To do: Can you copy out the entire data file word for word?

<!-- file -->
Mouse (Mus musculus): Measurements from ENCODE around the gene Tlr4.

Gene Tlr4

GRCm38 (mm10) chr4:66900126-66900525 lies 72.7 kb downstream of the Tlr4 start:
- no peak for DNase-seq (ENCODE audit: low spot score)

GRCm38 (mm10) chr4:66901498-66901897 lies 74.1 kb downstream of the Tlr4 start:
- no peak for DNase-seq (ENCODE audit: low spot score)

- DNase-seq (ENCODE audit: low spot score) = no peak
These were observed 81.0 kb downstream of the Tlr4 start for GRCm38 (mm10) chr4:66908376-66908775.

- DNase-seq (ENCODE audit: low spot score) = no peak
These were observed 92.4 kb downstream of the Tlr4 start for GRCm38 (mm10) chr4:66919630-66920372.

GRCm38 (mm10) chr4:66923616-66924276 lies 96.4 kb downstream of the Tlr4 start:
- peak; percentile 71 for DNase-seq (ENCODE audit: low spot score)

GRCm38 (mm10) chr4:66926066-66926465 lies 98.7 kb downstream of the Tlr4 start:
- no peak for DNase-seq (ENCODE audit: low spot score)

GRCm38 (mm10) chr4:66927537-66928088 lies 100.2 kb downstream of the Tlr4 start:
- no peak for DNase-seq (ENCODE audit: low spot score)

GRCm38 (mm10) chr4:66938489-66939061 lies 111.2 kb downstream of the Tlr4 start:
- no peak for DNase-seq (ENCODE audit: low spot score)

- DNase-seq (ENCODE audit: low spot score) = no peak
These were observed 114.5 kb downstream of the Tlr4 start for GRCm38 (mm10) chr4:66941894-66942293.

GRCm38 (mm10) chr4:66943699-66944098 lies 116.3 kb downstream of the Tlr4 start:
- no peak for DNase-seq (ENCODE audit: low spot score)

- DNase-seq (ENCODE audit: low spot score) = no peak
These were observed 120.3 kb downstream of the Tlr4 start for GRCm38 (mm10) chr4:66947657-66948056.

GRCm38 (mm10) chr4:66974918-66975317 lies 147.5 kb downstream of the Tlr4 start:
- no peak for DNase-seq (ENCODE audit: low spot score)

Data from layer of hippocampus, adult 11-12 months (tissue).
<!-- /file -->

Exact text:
Mouse (Mus musculus): Measurements from ENCODE around the gene Tlr4.

Gene Tlr4

GRCm38 (mm10) chr4:66900126-66900525 lies 72.7 kb downstream of the Tlr4 start:
- no peak for DNase-seq (ENCODE audit: low spot score)

GRCm38 (mm10) chr4:66901498-66901897 lies 74.1 kb downstream of the Tlr4 start:
- no peak for DNase-seq (ENCODE audit: low spot score)

- DNase-seq (ENCODE audit: low spot score) = no peak
These were observed 81.0 kb downstream of the Tlr4 start for GRCm38 (mm10) chr4:66908376-66908775.

- DNase-seq (ENCODE audit: low spot score) = no peak
These were observed 92.4 kb downstream of the Tlr4 start for GRCm38 (mm10) chr4:66919630-66920372.

GRCm38 (mm10) chr4:66923616-66924276 lies 96.4 kb downstream of the Tlr4 start:
- peak; percentile 71 for DNase-seq (ENCODE audit: low spot score)

GRCm38 (mm10) chr4:66926066-66926465 lies 98.7 kb downstream of the Tlr4 start:
- no peak for DNase-seq (ENCODE audit: low spot score)

GRCm38 (mm10) chr4:66927537-66928088 lies 100.2 kb downstream of the Tlr4 start:
- no peak for DNase-seq (ENCODE audit: low spot score)

GRCm38 (mm10) chr4:66938489-66939061 lies 111.2 kb downstream of the Tlr4 start:
- no peak for DNase-seq (ENCODE audit: low spot score)

- DNase-seq (ENCODE audit: low spot score) = no peak
These were observed 114.5 kb downstream of the Tlr4 start for GRCm38 (mm10) chr4:66941894-66942293.

GRCm38 (mm10) chr4:66943699-66944098 lies 116.3 kb downstream of the Tlr4 start:
- no peak for DNase-seq (ENCODE audit: low spot score)

- DNase-seq (ENCODE audit: low spot score) = no peak
These were observed 120.3 kb downstream of the Tlr4 start for GRCm38 (mm10) chr4:66947657-66948056.

GRCm38 (mm10) chr4:66974918-66975317 lies 147.5 kb downstream of the Tlr4 start:
- no peak for DNase-seq (ENCODE audit: low spot score)

Data from layer of hippocampus, adult 11-12 months (tissue).